The Development of Honor

Updated: Apr 25

"Can I by justice or by crooked ways of deceit ascend a loftier tower which may be a fortress to me all my days?"


Beginning in the fall of 2008 I studied aerospace engineering at Broward College near Fort Lauderdale, Florida, and I was fortunately admitted to take part in the military leadership program at the University of Miami on the condition that the training activities did not interfere with my class schedule.

‘Service Before Self’ is the central Core Value of the United States Air Force, and this guiding principle was continually reinforced during my training with the Reserve Officer Training Corps Detachment 155 at the University of Miami.

My introductory training experience within the Reserve Officer Training Corps was different than the indoctrination into any other organization that I had yet then been a part of: service to others was considered to be an quality of both followership and of leadership.

For example if, during a group run, a fast cadet was the first to finish, it would be expected that this first cadet would then immediately circle around to the end of the line where the last cadet was finishing the race in order to support that cadet to the finish line.

While individual excellence was of great importance, a specific individual’s value was related to his or her capacity to contribute to the overall performance of the team.

This was a mindset that I would take with me into future endeavors, and I was fortunate to find a group of individuals whose common ideology fit well with the sort of man I wanted to develop myself into.

As a result I committed myself wholly to the pursuit of a commission as an officer of the United States Armed Forces, and I became a student leader in the honorary ‘Arnold Air Society,’ which hosted volunteer community service events in Miami such as beach cleanup days. On many Saturday afternoons between the fall of 2009 and the spring of 2011 a group of ten to twelve members of the Arnold Air Society would travel Virginia Key beach both to clean up the park and to conduct physical training with the newer initiates.

In November of 2009 I was humbled when the detachment commander, Lieutenant Colonel Theo Theodor, reached out to me in order to inform me that I fortunately earned a competitive full tuition scholarship to study aerospace engineering at the University of Miami on the basis of my performance. Of the 60 cadets who were then enrolled within the detachment, I was the only cadet to be offered such a scholarship in that semester. From that first exposure of training, I was certain of my career choice as an officer in the armed forces of the United States and I wanted to ensure that Airmen and their families were well-supported in service to our national defense.

I thrived in the military training environment at the University of Miami, and Each Friday morning during my first semester of training, I would memorize military leadership quotes to be recited during weekly ‘leadership laboratory’ tests. I felt as though I had been afforded an opportunity to become a member of a large extended family, I was welcomed to a team who would be willing to risk life and limb in order to protect the Republic.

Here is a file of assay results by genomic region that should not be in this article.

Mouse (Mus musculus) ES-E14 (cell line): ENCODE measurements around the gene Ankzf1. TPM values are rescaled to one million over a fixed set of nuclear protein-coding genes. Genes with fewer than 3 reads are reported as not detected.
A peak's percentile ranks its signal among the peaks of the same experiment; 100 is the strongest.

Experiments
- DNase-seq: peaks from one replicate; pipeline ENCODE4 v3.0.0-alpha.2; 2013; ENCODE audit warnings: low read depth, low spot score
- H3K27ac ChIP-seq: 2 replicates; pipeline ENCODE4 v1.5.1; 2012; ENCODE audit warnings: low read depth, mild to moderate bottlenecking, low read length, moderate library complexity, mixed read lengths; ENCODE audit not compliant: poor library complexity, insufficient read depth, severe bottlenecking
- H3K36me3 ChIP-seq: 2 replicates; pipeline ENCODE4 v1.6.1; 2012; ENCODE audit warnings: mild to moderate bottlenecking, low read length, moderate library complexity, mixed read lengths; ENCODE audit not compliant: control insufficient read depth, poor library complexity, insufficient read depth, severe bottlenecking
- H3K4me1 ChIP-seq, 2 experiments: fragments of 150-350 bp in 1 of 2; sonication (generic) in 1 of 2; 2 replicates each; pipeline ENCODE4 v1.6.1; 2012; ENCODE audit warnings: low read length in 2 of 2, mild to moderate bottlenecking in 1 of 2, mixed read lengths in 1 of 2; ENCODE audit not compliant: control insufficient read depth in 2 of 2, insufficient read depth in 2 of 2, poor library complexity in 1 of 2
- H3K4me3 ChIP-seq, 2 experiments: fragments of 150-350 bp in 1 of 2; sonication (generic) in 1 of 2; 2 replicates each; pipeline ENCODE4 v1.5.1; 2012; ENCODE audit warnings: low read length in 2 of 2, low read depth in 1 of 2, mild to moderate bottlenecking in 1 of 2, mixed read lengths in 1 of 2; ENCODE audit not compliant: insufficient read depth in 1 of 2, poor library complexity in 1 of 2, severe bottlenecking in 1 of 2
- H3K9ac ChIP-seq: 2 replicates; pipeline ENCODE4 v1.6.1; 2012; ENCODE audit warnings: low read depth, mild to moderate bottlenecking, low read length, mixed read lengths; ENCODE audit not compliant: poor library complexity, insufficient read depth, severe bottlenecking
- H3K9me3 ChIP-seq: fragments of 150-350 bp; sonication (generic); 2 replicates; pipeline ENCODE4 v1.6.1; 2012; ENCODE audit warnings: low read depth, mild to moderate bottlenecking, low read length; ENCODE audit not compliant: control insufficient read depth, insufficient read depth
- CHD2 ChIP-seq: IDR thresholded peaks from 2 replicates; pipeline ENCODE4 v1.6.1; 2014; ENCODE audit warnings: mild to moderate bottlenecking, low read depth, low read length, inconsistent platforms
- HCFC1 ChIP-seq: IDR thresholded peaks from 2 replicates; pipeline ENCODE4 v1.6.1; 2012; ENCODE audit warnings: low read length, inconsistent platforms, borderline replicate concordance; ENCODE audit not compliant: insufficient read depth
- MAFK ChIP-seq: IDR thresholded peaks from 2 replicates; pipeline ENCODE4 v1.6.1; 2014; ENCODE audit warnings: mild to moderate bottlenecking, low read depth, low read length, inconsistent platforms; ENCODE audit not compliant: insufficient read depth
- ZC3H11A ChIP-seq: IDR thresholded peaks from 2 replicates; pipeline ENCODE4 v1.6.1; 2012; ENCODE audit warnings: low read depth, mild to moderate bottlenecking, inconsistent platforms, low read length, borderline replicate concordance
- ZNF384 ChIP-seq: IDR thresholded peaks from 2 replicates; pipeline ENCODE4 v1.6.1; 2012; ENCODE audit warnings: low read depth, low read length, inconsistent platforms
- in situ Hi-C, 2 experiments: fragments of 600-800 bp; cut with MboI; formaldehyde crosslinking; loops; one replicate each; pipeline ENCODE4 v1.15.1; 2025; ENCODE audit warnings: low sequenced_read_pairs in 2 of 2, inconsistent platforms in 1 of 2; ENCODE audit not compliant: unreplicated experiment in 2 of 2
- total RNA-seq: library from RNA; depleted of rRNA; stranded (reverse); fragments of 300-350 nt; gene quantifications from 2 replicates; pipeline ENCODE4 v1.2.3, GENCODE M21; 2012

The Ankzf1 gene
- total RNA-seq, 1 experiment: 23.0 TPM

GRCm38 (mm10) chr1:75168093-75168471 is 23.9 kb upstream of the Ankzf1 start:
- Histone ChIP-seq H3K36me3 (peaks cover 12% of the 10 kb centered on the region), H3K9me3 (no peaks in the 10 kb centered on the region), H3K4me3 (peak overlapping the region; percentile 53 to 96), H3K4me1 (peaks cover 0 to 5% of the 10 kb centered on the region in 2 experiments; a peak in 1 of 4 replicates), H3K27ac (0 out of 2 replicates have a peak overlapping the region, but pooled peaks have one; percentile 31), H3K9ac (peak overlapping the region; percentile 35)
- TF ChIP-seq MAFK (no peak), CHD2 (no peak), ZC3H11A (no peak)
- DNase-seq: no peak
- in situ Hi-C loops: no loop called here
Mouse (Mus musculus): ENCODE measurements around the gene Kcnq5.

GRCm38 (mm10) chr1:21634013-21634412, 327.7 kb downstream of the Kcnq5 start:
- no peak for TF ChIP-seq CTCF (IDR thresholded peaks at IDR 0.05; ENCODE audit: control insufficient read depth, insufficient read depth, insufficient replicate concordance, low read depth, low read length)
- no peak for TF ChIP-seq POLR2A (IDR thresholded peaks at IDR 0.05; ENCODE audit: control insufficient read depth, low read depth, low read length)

I flourished in this military training environment. The high standard of trust which was developed between teammates during training exercises required that each constituent member of the team perform to the best of his or her physical capacity. The team as a whole was committed to achieving the best possible outcome - be it completing an obstacle course, winning a tug-of-war match, or solving a group leadership puzzle.

Later in my officer development career, at the United States Air Force Academy, I met with leaders and education, business, and religion within the community of Colorado Springs such as the leaders of the Rotary Club of Colorado Springs. I also took the opportunity to schedule time with senior officers who had availability in their schedules in order to discuss the methods by which I myself might improve upon my preparedness to serve effectively as a member of the United States Armed Forces. In this view, I gained a new perspective as to what ‘success’ looked like: I sought to be a man of character, respected by his community, committed to his family, and who acted in accordance with the Core Values in all duties public and private. This goal was irrespective of rank, and I made it known to my mentors that my goals in reaching out to them was based upon my goals for personal self-improvement. It is for this reason that I asked one of my cadet ‘sponsor’ parents, Major Richard Hartlaub, to administer the Oath of Office if and when I successfully commissioned as a Second Lieutenant in the United States Air Force on 28 May 2015.

For me, achieving my professional goals in the Air Force were related first to my objective to lead honorably. My best accomplishment would first and foremost be defined by trustworthiness. The training that I received first at the University of Miami and thereafter at the United States Air Force Academy has defined my perspective to remain honorable in word and deed.

Thank you for your time in reading this post and please have a good day. Sincerely, Winston

38 views0 comments

Recent Posts

See All